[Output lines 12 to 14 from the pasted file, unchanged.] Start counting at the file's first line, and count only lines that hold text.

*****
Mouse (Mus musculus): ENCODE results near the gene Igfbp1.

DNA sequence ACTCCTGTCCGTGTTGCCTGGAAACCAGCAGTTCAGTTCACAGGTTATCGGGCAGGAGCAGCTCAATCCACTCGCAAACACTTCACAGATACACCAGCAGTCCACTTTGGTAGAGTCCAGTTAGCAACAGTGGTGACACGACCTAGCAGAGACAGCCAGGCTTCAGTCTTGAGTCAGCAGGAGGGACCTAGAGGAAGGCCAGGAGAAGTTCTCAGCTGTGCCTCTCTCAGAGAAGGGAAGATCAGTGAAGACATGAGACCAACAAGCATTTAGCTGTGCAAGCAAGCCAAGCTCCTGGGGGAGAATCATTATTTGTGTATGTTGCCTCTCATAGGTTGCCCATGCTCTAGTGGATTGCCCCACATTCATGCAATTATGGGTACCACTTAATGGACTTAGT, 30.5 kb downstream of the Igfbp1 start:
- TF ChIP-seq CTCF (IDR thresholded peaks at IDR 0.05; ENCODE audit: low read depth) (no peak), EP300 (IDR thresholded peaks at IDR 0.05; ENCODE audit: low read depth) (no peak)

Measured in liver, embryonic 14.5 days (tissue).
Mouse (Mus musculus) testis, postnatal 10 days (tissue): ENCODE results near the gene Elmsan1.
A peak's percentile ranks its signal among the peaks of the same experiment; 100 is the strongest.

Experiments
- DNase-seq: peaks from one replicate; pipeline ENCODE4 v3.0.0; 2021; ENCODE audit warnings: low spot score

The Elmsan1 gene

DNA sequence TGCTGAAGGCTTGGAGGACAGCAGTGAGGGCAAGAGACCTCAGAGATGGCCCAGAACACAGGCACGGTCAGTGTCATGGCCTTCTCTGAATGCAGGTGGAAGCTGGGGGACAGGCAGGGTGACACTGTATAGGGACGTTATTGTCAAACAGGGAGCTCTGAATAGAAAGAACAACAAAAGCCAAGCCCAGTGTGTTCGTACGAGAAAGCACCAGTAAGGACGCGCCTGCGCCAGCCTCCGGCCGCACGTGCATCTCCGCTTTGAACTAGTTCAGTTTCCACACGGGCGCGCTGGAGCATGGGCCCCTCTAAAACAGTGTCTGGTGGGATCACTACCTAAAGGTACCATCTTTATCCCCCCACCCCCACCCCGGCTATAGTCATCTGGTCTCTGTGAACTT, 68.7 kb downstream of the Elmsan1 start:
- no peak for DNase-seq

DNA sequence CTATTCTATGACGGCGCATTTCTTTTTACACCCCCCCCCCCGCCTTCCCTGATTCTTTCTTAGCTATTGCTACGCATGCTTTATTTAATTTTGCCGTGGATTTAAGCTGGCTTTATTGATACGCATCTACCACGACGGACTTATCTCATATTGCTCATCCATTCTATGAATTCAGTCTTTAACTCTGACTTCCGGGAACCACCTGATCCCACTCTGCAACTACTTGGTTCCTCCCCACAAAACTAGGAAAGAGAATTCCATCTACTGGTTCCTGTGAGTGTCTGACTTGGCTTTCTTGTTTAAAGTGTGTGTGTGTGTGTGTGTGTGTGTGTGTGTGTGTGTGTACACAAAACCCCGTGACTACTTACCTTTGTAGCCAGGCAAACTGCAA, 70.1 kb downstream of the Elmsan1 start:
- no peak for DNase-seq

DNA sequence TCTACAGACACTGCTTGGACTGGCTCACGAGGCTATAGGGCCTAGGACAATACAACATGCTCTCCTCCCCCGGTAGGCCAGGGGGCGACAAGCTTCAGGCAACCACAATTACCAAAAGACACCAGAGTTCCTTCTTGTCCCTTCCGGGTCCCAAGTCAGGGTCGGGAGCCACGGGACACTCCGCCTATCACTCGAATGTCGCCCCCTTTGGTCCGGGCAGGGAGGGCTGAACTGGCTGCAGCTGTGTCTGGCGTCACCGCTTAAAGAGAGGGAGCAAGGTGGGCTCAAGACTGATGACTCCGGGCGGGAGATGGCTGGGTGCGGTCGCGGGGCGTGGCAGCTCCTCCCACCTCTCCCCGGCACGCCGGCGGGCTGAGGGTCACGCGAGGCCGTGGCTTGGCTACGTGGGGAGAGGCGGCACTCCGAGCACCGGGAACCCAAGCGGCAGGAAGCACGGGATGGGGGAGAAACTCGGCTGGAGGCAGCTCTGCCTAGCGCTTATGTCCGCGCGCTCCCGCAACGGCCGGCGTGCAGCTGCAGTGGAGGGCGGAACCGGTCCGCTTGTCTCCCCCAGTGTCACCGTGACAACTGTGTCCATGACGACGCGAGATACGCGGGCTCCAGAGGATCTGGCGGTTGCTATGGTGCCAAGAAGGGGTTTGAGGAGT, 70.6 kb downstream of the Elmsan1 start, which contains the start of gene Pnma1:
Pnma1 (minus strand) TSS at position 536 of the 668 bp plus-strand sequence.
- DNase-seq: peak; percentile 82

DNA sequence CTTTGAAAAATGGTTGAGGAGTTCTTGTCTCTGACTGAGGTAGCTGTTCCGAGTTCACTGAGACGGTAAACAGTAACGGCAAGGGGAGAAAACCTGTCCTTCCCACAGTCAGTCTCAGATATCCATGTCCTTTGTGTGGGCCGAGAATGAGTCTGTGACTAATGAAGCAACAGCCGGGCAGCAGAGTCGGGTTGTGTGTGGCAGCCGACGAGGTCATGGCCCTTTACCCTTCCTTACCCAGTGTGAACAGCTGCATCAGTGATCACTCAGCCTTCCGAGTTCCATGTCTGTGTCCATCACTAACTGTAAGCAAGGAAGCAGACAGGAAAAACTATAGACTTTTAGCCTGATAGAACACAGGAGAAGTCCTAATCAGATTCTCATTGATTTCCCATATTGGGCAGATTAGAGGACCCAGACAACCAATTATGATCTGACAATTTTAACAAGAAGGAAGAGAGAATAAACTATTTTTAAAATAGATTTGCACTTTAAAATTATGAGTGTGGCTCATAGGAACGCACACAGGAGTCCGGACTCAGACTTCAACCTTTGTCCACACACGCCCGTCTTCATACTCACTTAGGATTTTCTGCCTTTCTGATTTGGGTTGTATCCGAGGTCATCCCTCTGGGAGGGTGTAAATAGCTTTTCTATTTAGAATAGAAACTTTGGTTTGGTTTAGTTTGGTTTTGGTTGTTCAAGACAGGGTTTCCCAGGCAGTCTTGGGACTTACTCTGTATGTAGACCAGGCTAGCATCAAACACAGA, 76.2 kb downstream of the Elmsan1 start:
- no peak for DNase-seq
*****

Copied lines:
DNA sequence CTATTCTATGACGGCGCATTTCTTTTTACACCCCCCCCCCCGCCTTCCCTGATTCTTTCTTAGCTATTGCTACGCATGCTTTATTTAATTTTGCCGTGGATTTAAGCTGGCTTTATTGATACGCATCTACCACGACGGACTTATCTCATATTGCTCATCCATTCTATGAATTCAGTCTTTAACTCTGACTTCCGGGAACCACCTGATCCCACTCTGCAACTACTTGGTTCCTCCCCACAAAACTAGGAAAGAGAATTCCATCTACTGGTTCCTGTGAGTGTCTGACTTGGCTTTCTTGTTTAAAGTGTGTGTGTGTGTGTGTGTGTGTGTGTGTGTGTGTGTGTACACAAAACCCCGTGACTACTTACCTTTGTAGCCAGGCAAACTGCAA, 70.1 kb downstream of the Elmsan1 start:
- no peak for DNase-seq

DNA sequence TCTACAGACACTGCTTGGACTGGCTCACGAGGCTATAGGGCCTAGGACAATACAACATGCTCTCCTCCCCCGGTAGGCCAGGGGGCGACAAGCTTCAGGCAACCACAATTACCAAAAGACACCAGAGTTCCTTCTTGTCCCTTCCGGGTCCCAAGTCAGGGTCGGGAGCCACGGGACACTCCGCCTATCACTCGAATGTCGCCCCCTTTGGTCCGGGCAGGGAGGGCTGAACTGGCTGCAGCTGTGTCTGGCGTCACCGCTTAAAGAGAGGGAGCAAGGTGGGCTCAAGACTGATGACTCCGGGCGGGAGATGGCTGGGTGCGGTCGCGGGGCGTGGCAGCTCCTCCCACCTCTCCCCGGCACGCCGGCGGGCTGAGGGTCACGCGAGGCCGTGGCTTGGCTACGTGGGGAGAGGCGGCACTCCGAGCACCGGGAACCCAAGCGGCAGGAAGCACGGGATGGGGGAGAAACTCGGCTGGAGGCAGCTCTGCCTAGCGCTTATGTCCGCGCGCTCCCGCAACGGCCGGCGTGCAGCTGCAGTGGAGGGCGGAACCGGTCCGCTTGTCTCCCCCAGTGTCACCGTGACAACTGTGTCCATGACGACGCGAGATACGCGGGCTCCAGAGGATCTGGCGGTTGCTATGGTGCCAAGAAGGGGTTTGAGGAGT, 70.6 kb downstream of the Elmsan1 start, which contains the start of gene Pnma1: